Exelon employees live the company’s culture of volunteerism.
As part of Jacob Kitchel’s duties as principal IT architect at ComEd, Exelon’s northern Illinois utility, he wields virtual data and works with computer software. When he dons gloves, an apron and a hairnet to volunteer with more than 130 coworkers this month at the Northern Illinois Food Bank, in Geneva, Ill., his tasks will be more physically hands-on.
“Packing meals is not something you always get to experience working in IT,” Kitchel said.
There are jobs for everyone: repackaging non-perishable canned goods; sealing bags of beans with a hot iron; distributing large amounts of cereal, grains and rice; and filling backpacks with meals for children in need to take home for the weekends.
This is the fifth year of ComEd’s food bank volunteer program, sponsored by Mark Browning, vice president of IT and CIO of Exelon Utilities, and each year, the employee participation has grown tremendously (starting with 25 volunteers in the first year). Last year, the 100-plus volunteers who signed up to work at the food bank exceeded expectations so much that they had to split off into morning and afternoon shifts. These employees contributed to the 129,178 volunteer hours Exelon workers logged in their communities in 2015.
At last year’s event, ComEd employees packed 33,795 pounds of food (more than 16 tons), which provided 28,161 meals for those in need. Browning said 2016’s goal is 35,000 pounds of food.
“We lay down a challenge: Whatever we did last year, let’s do better this year,” he said.
Helping others is the objective ComEd employees set out to achieve.
Christy Bartlett, IT manager with ComEd, organizes the event at the Northern Illinois Food Bank, which uses 97percent of its resources for programs that feed the hungry. For every dollar donated, the food bank provides $8 worth of groceries to those in need. That commitment and measurable effectiveness are what Exelon seeks in nonprofit partners.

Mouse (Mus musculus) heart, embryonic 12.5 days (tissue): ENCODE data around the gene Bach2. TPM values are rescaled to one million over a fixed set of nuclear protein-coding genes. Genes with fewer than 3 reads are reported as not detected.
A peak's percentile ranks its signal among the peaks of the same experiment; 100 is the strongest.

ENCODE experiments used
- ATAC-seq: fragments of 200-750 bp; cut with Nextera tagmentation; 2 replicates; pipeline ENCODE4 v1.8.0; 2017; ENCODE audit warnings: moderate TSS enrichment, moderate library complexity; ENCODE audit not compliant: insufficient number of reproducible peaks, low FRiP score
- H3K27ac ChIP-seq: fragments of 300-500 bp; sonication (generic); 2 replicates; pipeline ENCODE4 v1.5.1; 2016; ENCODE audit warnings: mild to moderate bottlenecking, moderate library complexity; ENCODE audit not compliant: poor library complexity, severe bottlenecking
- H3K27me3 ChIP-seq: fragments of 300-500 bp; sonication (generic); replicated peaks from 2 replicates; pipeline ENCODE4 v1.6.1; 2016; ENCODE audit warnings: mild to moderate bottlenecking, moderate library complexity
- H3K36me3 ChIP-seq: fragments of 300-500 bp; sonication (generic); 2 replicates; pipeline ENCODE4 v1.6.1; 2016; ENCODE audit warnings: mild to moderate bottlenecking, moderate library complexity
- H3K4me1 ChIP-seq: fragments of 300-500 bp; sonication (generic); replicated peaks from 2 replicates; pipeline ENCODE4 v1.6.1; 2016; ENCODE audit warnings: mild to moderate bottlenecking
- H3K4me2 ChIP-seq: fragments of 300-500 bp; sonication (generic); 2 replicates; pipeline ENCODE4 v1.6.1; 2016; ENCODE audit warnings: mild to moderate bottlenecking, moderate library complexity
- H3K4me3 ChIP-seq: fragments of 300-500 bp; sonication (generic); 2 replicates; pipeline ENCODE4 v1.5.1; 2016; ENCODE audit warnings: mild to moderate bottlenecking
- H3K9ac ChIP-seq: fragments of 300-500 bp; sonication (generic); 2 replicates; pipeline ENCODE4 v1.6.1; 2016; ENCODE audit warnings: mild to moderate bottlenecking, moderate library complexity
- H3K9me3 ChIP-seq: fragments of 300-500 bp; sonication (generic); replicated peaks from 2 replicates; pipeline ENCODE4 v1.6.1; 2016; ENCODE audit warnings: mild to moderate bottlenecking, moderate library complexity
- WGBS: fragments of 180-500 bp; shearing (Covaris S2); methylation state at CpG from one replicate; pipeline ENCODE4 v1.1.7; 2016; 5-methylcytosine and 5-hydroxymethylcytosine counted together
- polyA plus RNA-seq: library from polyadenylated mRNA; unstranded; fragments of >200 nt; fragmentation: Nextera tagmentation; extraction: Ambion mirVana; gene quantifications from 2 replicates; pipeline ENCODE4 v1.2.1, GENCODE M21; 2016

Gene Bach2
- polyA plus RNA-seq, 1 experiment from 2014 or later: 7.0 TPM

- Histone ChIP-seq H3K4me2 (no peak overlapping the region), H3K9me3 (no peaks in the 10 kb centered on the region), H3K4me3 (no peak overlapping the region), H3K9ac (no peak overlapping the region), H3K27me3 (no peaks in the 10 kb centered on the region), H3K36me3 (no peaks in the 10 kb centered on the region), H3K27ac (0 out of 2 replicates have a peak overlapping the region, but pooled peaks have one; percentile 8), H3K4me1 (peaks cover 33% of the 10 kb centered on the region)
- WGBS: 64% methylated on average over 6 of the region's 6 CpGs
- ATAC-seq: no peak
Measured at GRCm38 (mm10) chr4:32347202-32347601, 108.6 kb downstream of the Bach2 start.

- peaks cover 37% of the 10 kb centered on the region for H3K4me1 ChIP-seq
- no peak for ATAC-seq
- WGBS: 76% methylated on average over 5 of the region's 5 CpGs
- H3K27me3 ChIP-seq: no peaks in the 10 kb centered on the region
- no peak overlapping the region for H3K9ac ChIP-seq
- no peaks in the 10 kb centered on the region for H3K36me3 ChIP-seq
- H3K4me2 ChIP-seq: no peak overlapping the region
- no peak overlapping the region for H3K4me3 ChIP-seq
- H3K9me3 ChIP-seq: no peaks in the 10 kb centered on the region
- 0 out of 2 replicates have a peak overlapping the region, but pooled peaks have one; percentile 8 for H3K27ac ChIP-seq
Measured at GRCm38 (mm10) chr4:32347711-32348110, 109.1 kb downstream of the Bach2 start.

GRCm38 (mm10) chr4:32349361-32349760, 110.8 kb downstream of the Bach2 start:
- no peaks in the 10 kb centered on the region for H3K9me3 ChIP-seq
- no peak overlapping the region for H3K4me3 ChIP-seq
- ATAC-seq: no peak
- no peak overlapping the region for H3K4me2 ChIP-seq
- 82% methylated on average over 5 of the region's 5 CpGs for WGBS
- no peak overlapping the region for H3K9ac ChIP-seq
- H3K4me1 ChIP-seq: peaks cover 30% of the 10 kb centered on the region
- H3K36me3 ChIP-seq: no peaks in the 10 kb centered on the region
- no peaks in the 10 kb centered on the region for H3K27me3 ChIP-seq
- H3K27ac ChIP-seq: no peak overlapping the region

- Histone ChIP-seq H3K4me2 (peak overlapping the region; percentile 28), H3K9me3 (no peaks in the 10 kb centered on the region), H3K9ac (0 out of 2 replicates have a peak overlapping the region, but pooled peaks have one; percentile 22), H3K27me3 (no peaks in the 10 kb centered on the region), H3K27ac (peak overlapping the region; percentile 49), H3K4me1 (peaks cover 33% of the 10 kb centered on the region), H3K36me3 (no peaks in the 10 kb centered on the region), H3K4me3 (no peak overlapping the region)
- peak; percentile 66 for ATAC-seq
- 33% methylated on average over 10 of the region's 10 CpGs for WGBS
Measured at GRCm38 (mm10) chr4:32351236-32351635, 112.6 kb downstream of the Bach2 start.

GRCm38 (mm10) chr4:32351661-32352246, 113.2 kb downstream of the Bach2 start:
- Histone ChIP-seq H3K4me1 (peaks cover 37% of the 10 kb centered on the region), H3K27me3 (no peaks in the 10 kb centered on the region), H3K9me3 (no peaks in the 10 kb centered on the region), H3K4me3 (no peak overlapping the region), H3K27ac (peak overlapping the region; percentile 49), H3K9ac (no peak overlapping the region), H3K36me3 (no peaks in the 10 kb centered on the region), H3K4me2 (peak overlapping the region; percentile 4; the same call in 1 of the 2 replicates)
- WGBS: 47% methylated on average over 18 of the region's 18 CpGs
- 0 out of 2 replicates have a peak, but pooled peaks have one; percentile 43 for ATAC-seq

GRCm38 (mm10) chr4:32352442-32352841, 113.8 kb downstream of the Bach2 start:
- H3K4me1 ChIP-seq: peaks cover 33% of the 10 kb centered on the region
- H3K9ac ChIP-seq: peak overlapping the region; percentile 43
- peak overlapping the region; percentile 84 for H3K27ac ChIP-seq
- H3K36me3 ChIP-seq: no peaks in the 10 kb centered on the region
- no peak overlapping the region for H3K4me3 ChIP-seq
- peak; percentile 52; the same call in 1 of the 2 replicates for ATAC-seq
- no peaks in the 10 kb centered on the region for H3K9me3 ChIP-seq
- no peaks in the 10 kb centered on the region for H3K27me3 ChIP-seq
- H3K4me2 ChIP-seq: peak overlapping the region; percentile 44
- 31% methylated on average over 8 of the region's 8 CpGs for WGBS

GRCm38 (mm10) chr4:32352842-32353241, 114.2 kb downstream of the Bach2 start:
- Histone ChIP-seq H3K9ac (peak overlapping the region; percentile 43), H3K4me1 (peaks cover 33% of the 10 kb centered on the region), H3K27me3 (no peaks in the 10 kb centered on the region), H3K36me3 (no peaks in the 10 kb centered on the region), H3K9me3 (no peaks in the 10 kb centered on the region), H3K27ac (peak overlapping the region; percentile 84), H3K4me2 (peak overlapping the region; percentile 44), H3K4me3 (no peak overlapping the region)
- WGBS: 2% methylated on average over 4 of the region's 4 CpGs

“It’s really quite an impact,” Bartlett said. “What we’re doing is actually going to help people. A food bank is something people can really relate to: We all have to eat. I can’t imagine not knowing where my next meal is going to come from, or if I’m a child, where my next meal is going to come from.”
Although Bartlett has volunteered with many other causes through ComEd, she’s most passionate about packing meals because she feels like she’s making a tangible difference by helping people fulfill a need while also raising money. In the same vein, Bartlett has also built garden beds to grow fresh fruits and vegetables for another food bank in Joliet, Ill.
Volunteering through Exelon programs has its benefits, Bartlett said, as the company will donate $100 to an employee’s nonprofit of choice after 10 hours of volunteering.
“Ten hours isn’t really a lot of time,” Bartlett said.
Exelon matches employee giving to make a greater impact.
Causing change and supporting those in need significantly improve the communities Exelon serves. It’s a message the company’s employees practice year round and especially during National Volunteer Week.
Exelon supports causes that matter more to employees by matching their donations to eligible 501(c)3 organizations, dollar-for-dollar, and in 2015, the company granted $2.19 million in matching gifts.
In addition to attendance and food-packing goals, Bartlett and Browning set a fundraising goal of $2,500 and encourage employees to get their individual donations of $25 or more matched by Exelon.
“This volunteering event raises awareness of the impact we have as a company and as employees on society,” Browning said. “It’s grounding, humbling. We at ComEd and Exelon can take for granted our situations as gainfully employed workers. Not everyone has those opportunities. It’s a good reminder that some people struggle to put food on the table.”
Those who can’t join for the food-packing event can donate online
, and those who can volunteer in person are encouraged to have family and friends sign up.
“Ultimately, that turns into an increased number of meals to provide the neighboring communities,” Bartlett said. “More people helping and volunteering equal more food.”